Journal of Clinical Endocrinology & Metabolic Disorders

Volume 2017; Issue 01
12 Nov 2017

Medical Treatment of a Cystic Macroprolactinoma Mimicking Surgical Excision

Image Article

Maiza Jean-Christophe

Department of Endocrinology and Metabolic Diseases, CHU Reunion, Groupe Hospitalier Sud-Reunion, BP-350, Saint-Pierre, France

Corresponding author: Maiza Jean-Christophe, Department of Endocrinology and Metabolic Diseases, CHU Reunion, Groupe Hospitalier Sud-Reunion, BP-350, 97448 Saint-Pierre, France. Tel: +33262359363; Email: jean-christophe.maiza@chu-reunion.fr

Received Date: 11 October, 2017; Accepted Date: 17 October, 2017; Published Date: 23 October, 2017

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Abstract

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Suggested Citation

Abstract

 

A 17 years-old patient was referred to our institution for suspicion of delayed puberty. He had no medical history. Phallus was 7 cm length and testis volume was 10 mL. Secondary sexual characteristics were scarce. He had no growth retardation. Testosterone level was 23 ng/dL (normal 32-140) with low gonadotrophins (LH: 4.8 UI/L, FSH: 2.6 UI/L). Prolactin level was 40 ng/mL (normal 3.4-19). Cortisol, TSH, T4l, IGF-1 were in the normal range. MRI revealed a 1 cm pituitary cystic macro adenoma (Figure 1), leading to the diagnosis of cystic macroprolactinoma. Visual fields were normal. NEM1 and AIP genes were negative. The patient was treated with dopamine agonist cabergoline 0.5 mg twice a week. The treatment was poorly tolerated and the cabergoline was thus switched for quinagolide 75 microgram/day. 3 months later prolactin level was 9 ng/ml and testosterone reached 70 ng/dL. Secondary sexual characteristics progressively developed. MRI was periodically controlled and 2 years later (Figure 2), the pituitary mass had totally shrunk mimicking surgical excision.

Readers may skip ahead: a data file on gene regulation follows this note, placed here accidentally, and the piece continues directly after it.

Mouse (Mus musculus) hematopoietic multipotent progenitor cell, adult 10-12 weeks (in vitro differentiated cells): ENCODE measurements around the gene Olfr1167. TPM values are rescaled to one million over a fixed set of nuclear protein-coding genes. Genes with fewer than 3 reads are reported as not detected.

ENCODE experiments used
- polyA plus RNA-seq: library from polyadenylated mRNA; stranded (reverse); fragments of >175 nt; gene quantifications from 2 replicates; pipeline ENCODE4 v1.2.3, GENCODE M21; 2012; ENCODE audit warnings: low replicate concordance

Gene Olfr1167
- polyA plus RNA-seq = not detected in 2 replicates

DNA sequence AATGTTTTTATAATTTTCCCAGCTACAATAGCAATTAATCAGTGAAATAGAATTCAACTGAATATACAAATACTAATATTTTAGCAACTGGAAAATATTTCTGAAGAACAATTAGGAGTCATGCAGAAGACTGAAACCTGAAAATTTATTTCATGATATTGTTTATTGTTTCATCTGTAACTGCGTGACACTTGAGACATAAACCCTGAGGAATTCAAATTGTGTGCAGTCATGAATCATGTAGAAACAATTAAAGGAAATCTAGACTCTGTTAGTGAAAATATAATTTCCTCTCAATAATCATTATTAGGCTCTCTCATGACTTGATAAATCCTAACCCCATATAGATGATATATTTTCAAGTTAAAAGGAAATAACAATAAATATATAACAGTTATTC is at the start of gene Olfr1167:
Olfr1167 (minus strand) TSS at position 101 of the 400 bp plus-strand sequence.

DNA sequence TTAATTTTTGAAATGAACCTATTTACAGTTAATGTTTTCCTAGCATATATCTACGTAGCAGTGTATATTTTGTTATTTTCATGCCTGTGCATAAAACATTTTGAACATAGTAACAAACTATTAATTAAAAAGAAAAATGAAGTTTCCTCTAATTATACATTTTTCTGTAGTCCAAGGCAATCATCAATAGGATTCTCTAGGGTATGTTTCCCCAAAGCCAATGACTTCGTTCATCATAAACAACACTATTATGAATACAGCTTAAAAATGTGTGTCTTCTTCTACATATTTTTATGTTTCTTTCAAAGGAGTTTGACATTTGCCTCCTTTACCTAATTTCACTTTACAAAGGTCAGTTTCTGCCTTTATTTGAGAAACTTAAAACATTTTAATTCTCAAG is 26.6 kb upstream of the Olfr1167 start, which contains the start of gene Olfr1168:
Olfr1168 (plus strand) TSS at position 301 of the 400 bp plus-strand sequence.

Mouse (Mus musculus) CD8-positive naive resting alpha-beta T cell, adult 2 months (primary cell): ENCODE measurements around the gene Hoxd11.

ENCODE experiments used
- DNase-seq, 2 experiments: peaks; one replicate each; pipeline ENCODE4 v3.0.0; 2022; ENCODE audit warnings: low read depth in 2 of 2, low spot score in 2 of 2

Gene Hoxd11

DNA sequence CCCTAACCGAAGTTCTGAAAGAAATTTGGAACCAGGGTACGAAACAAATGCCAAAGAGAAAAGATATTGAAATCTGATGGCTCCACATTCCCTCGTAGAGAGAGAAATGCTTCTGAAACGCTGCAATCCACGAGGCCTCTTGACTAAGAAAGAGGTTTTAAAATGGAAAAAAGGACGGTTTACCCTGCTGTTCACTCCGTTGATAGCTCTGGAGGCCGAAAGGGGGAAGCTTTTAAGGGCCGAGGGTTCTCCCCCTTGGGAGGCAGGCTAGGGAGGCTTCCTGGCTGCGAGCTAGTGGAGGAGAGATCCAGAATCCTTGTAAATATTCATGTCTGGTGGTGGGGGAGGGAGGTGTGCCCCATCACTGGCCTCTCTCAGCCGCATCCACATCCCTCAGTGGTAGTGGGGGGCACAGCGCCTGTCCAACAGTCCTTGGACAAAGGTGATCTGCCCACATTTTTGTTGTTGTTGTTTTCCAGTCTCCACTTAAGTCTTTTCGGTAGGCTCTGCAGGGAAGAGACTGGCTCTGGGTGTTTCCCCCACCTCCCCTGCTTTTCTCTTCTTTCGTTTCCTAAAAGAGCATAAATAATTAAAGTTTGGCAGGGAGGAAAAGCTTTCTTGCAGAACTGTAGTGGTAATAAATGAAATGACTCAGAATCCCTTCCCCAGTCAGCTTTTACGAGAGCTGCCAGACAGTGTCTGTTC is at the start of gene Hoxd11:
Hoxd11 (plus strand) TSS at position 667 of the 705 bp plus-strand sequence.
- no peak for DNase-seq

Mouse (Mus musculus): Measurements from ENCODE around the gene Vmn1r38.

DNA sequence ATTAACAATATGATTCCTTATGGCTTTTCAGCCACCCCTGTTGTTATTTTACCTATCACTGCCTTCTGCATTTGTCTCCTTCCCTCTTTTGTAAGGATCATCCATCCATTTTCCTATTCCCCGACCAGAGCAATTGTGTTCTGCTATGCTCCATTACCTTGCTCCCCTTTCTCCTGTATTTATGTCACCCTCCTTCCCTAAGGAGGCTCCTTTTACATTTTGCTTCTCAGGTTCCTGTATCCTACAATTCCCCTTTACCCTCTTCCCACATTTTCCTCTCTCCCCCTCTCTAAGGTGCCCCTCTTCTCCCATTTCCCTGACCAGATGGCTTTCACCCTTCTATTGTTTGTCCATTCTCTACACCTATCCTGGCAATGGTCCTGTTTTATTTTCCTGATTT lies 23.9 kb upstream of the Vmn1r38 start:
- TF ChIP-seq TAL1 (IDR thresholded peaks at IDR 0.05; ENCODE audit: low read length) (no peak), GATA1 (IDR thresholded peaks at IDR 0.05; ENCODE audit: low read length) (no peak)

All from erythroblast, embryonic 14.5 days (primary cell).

Optimal management strategies for cystic prolactinomas are poorly defined. Solid prolactinomas are generally treated with dopamine agonists but cystic prolactinomas are frequently assumed to be resistant to volume reduction following dopamine agonists administration and subsequently often treated surgically [1,2]. Nevertheless, a recent study is in favor to dopamine agonists as primary treatment of cystic prolactinomas [3]. Few data are available concerning their management particularly in young patients. Our case demonstrates that medical treatment with dopamine agonists can be efficient and considered before surgical cure even in young patients with cystic macroprolactinomas.

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Figure 1: At diagnosis, coronal T1-weigthed image showed a 1 cm hyperintense pituitary tumor.

 

 

Figure 2: Two years later, MRI was normalized.

Suggested Citation

 

Citation: Jean-Christophe M (2017) Medical Treatment of a Cystic Macroprolactinoma Mimicking Surgical Excision. J Clin Endocrinol Metab Disord: JCEMD-105.

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